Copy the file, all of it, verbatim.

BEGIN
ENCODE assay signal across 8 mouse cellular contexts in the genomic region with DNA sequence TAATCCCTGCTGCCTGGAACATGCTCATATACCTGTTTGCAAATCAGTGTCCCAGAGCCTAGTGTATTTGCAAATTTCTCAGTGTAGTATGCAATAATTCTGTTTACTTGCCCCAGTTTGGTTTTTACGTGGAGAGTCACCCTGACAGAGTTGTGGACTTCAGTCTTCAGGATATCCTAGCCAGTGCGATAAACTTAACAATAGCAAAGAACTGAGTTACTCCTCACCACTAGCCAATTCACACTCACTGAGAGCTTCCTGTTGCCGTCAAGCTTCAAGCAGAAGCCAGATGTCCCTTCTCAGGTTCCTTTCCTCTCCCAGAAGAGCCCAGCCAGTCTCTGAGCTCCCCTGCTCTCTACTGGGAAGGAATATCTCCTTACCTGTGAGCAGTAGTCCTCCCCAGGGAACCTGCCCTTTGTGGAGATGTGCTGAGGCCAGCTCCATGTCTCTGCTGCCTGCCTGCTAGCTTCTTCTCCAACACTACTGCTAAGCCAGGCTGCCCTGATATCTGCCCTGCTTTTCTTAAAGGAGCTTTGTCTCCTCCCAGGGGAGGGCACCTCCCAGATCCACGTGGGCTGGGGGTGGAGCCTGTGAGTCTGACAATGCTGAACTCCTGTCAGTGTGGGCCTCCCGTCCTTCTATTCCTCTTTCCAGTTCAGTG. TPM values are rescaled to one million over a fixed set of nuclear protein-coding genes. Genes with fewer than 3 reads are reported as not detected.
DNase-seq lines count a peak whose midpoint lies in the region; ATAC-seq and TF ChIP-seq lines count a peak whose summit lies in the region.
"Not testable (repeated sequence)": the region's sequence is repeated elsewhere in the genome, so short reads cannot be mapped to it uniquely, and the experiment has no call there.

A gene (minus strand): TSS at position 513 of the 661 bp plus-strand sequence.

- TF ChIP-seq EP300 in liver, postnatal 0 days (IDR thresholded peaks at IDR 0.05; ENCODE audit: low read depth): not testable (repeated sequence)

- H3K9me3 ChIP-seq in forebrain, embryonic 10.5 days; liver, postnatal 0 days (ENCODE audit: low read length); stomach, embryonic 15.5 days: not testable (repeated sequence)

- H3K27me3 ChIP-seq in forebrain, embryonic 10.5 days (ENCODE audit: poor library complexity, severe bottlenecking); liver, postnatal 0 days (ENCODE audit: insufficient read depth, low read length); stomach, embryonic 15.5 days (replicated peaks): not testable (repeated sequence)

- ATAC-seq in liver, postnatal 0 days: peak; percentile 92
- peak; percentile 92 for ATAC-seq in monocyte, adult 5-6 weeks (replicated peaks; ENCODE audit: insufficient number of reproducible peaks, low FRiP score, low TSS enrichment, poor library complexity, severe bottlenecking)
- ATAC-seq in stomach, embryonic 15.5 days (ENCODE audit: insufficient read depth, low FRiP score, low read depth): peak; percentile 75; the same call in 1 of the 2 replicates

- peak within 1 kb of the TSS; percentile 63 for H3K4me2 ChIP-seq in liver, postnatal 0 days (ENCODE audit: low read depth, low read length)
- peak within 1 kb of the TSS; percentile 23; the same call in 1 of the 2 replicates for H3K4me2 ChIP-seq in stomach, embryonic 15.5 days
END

ENCODE assay signal across 8 mouse cellular contexts in the genomic region with DNA sequence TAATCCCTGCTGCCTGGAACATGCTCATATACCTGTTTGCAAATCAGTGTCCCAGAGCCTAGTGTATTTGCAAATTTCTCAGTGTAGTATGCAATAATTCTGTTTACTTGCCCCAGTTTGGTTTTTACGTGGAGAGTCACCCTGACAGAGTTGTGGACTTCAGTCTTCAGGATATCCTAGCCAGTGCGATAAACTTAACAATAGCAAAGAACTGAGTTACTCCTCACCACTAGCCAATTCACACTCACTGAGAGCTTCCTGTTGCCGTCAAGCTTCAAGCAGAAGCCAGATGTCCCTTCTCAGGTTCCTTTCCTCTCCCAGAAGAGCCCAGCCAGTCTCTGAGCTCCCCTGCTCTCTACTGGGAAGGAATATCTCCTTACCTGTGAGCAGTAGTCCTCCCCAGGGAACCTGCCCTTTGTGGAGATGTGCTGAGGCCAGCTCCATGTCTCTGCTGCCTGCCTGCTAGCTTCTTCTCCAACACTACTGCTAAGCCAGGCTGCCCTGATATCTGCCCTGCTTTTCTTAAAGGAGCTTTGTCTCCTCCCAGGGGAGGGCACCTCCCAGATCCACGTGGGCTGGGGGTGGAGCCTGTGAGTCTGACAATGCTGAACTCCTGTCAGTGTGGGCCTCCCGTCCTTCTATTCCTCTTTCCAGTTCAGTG. TPM values are rescaled to one million over a fixed set of nuclear protein-coding genes. Genes with fewer than 3 reads are reported as not detected.
DNase-seq lines count a peak whose midpoint lies in the region; ATAC-seq and TF ChIP-seq lines count a peak whose summit lies in the region.
"Not testable (repeated sequence)": the region's sequence is repeated elsewhere in the genome, so short reads cannot be mapped to it uniquely, and the experiment has no call there.

A gene (minus strand): TSS at position 513 of the 661 bp plus-strand sequence.

- TF ChIP-seq EP300 in liver, postnatal 0 days (IDR thresholded peaks at IDR 0.05; ENCODE audit: low read depth): not testable (repeated sequence)

- H3K9me3 ChIP-seq in forebrain, embryonic 10.5 days; liver, postnatal 0 days (ENCODE audit: low read length); stomach, embryonic 15.5 days: not testable (repeated sequence)

- H3K27me3 ChIP-seq in forebrain, embryonic 10.5 days (ENCODE audit: poor library complexity, severe bottlenecking); liver, postnatal 0 days (ENCODE audit: insufficient read depth, low read length); stomach, embryonic 15.5 days (replicated peaks): not testable (repeated sequence)

- ATAC-seq in liver, postnatal 0 days: peak; percentile 92
- peak; percentile 92 for ATAC-seq in monocyte, adult 5-6 weeks (replicated peaks; ENCODE audit: insufficient number of reproducible peaks, low FRiP score, low TSS enrichment, poor library complexity, severe bottlenecking)
- ATAC-seq in stomach, embryonic 15.5 days (ENCODE audit: insufficient read depth, low FRiP score, low read depth): peak; percentile 75; the same call in 1 of the 2 replicates

- peak within 1 kb of the TSS; percentile 63 for H3K4me2 ChIP-seq in liver, postnatal 0 days (ENCODE audit: low read depth, low read length)
- peak within 1 kb of the TSS; percentile 23; the same call in 1 of the 2 replicates for H3K4me2 ChIP-seq in stomach, embryonic 15.5 days